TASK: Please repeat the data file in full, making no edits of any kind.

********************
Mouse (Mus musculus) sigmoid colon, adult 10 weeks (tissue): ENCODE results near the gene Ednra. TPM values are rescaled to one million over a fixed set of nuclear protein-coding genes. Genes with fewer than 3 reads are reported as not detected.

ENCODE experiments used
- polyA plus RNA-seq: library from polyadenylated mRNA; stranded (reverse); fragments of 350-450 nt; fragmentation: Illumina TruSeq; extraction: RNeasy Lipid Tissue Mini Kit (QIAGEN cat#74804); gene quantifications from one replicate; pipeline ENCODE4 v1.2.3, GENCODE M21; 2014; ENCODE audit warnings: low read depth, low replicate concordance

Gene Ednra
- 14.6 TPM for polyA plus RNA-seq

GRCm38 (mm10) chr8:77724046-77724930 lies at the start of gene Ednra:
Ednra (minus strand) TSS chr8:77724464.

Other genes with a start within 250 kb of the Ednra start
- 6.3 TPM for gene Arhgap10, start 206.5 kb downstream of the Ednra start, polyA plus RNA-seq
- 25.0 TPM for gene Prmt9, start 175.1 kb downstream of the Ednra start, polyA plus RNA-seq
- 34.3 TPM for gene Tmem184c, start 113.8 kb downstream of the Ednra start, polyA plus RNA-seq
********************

Mouse (Mus musculus) sigmoid colon, adult 10 weeks (tissue): ENCODE results near the gene Ednra. TPM values are rescaled to one million over a fixed set of nuclear protein-coding genes. Genes with fewer than 3 reads are reported as not detected.

ENCODE experiments used
- polyA plus RNA-seq: library from polyadenylated mRNA; stranded (reverse); fragments of 350-450 nt; fragmentation: Illumina TruSeq; extraction: RNeasy Lipid Tissue Mini Kit (QIAGEN cat#74804); gene quantifications from one replicate; pipeline ENCODE4 v1.2.3, GENCODE M21; 2014; ENCODE audit warnings: low read depth, low replicate concordance

Gene Ednra
- 14.6 TPM for polyA plus RNA-seq

GRCm38 (mm10) chr8:77724046-77724930 lies at the start of gene Ednra:
Ednra (minus strand) TSS chr8:77724464.

Other genes with a start within 250 kb of the Ednra start
- 6.3 TPM for gene Arhgap10, start 206.5 kb downstream of the Ednra start, polyA plus RNA-seq
- 25.0 TPM for gene Prmt9, start 175.1 kb downstream of the Ednra start, polyA plus RNA-seq
- 34.3 TPM for gene Tmem184c, start 113.8 kb downstream of the Ednra start, polyA plus RNA-seq